U.S. Jobless Claims Increase to 1.718 Million, Unemployment Rate Predicted to Reach Recessionary Levels

The U.S. Labor Department said initial jobless claims increased to 211,000 last week, up from 190,000 the week before.[0] This figure was significantly higher than the expected 195,000, and the increase of 21,000 was the most in five months. The four-week moving average, which flattens week-to-week volatility, rose to 197,000, a six-week high.[1]

Continuing jobless claims, representing the number of people already receiving benefits, were at 1.72 million during the week ending Feb. 25, rising by 69,000 from the previous week's revised level. The seasonally adjusted insured unemployment rate for the week ending February 25 was 1.2%, a 0.1% increase from the previous week's rate that was unchanged.

Applications for unemployment benefits in the U.S. for the week ending March 4 were up by 69,000 to 1.718 million, the Labor Department said Thursday. This is the highest number recorded in two months. The advance number for seasonally adjusted insured unemployment during the week ending February 25 was 1,718,000, an increase of 69,000 from the previous week's revised level.

The Federal Reserve has increased its benchmark lending rate by 25 basis points nine times consecutively in its ongoing fight against persistent inflation.[1] This has led to higher mortgage rates of over 6 percent, which has slowed home sales for 12 straight months.[1]

The U.S. labor market is still robust, however there have been increasing layoffs in the technology sector due to companies overhiring following the pandemic boom.[1] Recent months have seen layoffs announced by IBM, Microsoft, Amazon, Salesforce, Facebook parent Meta, Twitter, and DoorDash.[1] Fed policymakers anticipate that the unemployment rate will reach 4.6% by the close of this year, a figure usually linked with recessions.[1]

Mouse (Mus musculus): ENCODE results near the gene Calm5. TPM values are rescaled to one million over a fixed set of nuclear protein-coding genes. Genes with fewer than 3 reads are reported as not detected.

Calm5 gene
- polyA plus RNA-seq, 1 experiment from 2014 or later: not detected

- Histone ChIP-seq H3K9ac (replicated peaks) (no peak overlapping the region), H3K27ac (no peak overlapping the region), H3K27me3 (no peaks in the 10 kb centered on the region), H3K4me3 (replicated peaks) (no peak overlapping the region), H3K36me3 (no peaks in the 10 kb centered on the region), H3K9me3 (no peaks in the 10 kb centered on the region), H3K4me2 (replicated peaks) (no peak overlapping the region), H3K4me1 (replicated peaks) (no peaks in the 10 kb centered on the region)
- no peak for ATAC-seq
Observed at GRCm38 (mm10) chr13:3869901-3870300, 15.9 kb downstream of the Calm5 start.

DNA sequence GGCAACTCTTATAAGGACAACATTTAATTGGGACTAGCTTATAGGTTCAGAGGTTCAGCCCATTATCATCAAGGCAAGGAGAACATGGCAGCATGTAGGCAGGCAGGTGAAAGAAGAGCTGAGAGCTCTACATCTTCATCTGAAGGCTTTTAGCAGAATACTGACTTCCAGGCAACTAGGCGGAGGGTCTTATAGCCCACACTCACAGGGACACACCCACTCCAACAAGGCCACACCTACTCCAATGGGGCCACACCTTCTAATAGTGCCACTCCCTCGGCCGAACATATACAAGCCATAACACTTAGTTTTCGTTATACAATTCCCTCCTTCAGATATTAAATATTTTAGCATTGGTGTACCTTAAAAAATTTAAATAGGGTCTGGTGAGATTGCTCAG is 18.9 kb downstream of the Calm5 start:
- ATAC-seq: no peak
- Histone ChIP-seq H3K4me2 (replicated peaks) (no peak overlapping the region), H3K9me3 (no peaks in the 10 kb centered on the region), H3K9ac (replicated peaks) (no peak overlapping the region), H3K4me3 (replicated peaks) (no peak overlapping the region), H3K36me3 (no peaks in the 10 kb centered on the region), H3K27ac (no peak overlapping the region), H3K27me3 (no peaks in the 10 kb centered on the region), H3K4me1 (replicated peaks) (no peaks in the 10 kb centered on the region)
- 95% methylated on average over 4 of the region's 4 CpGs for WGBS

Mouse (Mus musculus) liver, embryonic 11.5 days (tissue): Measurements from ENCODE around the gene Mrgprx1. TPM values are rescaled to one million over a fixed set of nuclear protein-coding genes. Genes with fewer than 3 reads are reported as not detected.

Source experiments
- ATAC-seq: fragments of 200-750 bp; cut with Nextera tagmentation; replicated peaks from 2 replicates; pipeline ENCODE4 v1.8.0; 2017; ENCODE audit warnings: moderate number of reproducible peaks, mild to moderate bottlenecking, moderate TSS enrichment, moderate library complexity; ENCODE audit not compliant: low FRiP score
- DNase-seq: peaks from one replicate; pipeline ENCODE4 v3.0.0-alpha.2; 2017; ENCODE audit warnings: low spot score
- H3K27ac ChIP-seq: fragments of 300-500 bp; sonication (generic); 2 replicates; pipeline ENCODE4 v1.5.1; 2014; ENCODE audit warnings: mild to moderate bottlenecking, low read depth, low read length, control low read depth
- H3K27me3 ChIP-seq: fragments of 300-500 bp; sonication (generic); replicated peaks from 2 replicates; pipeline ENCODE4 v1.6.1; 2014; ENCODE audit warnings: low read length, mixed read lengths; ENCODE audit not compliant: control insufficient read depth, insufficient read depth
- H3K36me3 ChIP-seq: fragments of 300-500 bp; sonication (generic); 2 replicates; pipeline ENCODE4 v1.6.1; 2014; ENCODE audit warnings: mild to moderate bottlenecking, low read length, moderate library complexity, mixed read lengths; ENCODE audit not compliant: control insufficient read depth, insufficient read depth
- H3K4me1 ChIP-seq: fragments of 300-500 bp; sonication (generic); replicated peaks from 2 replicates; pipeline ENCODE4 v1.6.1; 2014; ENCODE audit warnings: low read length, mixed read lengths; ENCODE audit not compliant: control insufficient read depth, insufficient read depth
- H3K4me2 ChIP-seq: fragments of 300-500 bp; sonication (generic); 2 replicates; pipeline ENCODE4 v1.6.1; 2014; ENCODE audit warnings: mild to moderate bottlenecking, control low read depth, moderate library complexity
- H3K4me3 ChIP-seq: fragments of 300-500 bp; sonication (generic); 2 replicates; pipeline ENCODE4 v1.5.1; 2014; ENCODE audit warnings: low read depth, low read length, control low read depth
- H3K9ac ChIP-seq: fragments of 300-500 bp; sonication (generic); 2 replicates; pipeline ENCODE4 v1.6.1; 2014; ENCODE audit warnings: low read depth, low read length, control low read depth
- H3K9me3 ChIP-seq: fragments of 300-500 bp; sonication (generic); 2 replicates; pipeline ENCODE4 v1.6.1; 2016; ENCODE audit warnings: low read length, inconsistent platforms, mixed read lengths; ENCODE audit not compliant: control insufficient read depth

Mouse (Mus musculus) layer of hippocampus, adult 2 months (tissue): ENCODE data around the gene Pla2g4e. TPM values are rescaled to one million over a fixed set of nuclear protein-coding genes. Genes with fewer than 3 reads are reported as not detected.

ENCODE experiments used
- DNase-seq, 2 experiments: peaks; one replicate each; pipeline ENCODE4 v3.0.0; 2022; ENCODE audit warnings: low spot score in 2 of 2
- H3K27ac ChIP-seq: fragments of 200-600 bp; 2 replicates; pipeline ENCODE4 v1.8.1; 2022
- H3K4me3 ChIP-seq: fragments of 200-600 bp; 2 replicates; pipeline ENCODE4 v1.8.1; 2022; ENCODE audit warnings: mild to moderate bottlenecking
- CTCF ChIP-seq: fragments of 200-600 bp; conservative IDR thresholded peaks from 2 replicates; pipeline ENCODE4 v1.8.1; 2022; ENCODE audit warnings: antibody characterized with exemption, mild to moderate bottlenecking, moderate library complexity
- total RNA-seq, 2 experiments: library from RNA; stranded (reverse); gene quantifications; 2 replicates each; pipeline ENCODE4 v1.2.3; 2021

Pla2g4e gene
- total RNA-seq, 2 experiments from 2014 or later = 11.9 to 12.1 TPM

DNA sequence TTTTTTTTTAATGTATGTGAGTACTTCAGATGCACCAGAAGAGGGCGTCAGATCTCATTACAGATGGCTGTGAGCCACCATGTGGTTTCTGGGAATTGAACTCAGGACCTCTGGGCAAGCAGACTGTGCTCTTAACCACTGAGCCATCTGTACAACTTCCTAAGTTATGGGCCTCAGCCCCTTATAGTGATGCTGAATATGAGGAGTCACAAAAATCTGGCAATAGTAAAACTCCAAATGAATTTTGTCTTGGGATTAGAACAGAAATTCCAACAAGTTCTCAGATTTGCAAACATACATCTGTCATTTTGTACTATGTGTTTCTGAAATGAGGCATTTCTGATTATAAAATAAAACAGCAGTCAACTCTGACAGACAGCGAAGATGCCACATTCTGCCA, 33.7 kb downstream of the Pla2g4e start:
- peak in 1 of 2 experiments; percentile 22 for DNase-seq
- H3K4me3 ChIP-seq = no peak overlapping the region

It is anticipated that the jobs report on Friday will demonstrate that the U.S. economy added 208,000 more jobs in February.[2] The advance number of actual initial claims under state programs on an unadjusted basis reached 237.5K in the week ending March, an increase of 35,357 from the prior week.[3] It was predicted that there would be an increase of 11,791 from the previous week due to seasonal factors.[4]

0. “US Jobless Claims Jump to 211,000, Highest Level Since December – Bloomberg” Bloomberg, 9 Mar. 2023, https://www.bloomberg.com/news/articles/2023-03-09/us-jobless-claims-jump-to-211-000-highest-level-since-december

1. “Applications for US unemployment benefits have increased the most in the past five months” Yid Info, 9 Mar. 2023, https://yidinfo.net/applications-for-us-unemployment-benefits-have-increased-the-most-in-the-past-five-months/

2. “Applications for U.S. jobless aid rise by most in 5 months” Toledo Blade, 9 Mar. 2023, https://www.toledoblade.com/business/labor/2023/03/09/applications-for-us-jobless-aid-rise-by-most-in-5-months/stories/20230309094

3. “New Unemployment Claims Grow As Tech Layoffs Escalate, Fed Tries To Cool Economy – Alphabet (NASDAQ:GOOG)” Benzinga, 8 Mar. 2023, https://www.benzinga.com/government/23/03/31275870/new-unemployment-claims-grow-as-tech-layoffs-escalate-fed-tries-to-cool-economy

4. “Jobless claims rise more than expected in past week” Seeking Alpha, 9 Mar. 2023, https://seekingalpha.com/news/3945927-jobless-claims-rise-more-than-expected-in-past-week

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